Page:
"Ken had a lot to do with me starting to photograph nature and how to recognise the principles of composition. I did a lot of workshops with him."

Duncan saw enormous potential and said "John Wiseman is definitely one of Australia's up and coming photographers. He has practiced his craft, honed his skills and developed into a gifted photographer. He already has national and international awards to his credit."

Since taking more of an interest in wildlife Wiseman has tirelessly pursued his passion with two or three photographic expeditions a year to locations such as India, Africa, Costa Rica, Iceland, Norway, Scandinavia and South America. And Ray Martin has been a regular travelling companion.

"I was booked to host a self drive trip in Namibia with Ray in July. He is a very good photographer and has a terrific eye. He sees shots that most people would just walk straight past".

The two met in Hobart after being introduced by a mutual friend in Tasmania. That was followed by a month long trip to Chile, Argentina and the Galapagos and others to Tasmania, New Zealand, Norway and Finland.

Wiseman said to become good at anything it helps to be mentored by the best and he has been fortunate to know and learn from many great photographers. From Duncan he learned how to turn his digital and visual content into spectacular, archival, collectable, physical artworks.

"You learn not only how to take a photograph. But how to finish the job to get it in a frame".

Wiseman said it was also important to develop your own style and that was a constantly evolving process.

"I've still got a long way to go. But the secret to any photography is being there."

Wiseman said patience was definitely a virtue. On one big cat expedition in India he got up at 3am each day in 45 degree heat and went out on 11 safaris before seeing a tiger.

"I have been to India three times in the last three years and can't wait to get back. I was in Kenya in January. I wanted to photograph the Reticulated Giraffe, the Grevy's Zebra and the Gerenuk. The three animals are pretty unique to Kenya and Ethiopia.

"I managed to get them all. But five days after taking a photograph of a super tusker named Tim, one of the elephants with the biggest tusks in the world and probably the most famous, he died. I got some nice shots of Tim which were among the last ever taken of him. I am going to donate one to the Kenyan High Commissioner."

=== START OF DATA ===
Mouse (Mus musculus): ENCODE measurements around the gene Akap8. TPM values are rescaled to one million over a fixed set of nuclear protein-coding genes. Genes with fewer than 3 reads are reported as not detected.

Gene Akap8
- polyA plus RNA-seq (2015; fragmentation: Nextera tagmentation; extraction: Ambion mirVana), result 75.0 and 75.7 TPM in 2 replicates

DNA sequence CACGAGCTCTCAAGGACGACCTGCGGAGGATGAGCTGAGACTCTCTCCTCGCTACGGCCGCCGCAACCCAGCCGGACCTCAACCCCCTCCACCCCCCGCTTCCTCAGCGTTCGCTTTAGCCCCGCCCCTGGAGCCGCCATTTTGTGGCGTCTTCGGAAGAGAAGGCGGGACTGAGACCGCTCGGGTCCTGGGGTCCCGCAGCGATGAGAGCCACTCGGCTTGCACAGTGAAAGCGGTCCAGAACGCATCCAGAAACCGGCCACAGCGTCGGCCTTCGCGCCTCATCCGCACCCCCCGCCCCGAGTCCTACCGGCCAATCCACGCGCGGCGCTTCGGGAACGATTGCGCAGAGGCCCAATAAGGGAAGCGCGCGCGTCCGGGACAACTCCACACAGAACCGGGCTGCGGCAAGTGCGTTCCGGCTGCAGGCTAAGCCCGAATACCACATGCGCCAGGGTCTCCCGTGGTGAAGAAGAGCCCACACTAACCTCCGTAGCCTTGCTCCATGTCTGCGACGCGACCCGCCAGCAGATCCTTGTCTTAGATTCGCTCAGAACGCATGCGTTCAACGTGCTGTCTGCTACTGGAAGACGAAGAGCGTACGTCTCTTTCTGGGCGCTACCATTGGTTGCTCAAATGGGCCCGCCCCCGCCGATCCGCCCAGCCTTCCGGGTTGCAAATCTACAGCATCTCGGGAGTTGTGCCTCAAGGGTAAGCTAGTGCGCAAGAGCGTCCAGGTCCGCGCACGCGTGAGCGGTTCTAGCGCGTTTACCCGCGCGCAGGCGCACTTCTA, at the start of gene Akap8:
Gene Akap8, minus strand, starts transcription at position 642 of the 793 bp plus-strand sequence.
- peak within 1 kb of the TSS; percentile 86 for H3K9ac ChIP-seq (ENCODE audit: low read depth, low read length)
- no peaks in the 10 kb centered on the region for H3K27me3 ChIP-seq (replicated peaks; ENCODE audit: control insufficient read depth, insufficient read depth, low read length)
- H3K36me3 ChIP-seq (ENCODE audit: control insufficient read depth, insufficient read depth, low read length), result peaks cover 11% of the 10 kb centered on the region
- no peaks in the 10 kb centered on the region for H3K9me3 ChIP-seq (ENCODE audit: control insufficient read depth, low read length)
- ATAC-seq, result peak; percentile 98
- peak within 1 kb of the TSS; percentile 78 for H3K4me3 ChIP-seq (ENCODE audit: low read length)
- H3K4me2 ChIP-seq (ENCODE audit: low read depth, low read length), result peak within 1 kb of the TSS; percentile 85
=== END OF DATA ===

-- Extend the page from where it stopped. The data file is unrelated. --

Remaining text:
Wiseman said the Kenyan trip may be the last for a while because of COVID-19. So it is a good time to focus on exhibitions.

Wiseman's ambitions include producing more books.

The Ecuador book was his first but he also wants to produce high quality African and Indian books. He likes the thought of them helping promote countries at a time when they all need it with COVID.

Wiseman's future plans include another exhibition in Brisbane where he did his first six years ago at Maud gallery. As well as exhibitions in Sydney and Wollongong.

He is also likely to go back and show his work in Tasmania where a keen interest in sport began while he was growing up in Burnie. And has continued in NSW over the last four decades.

"I represented Tasmania in surf life saving and basketball." he said.

Wiseman was actually born in Melbourne before moving to Tasmania where he later did national service in the army. It was while working for a financial company that he was moved to Sydney and then Wollongong where has has now lived for 45 years.

"I was a physical training instructor in the army," he said.

"When I got out of that I went into what they used to call National Fitness which is a bit like Sport and Recreation today. I did that for a few years before going into a Superannuation Investment business."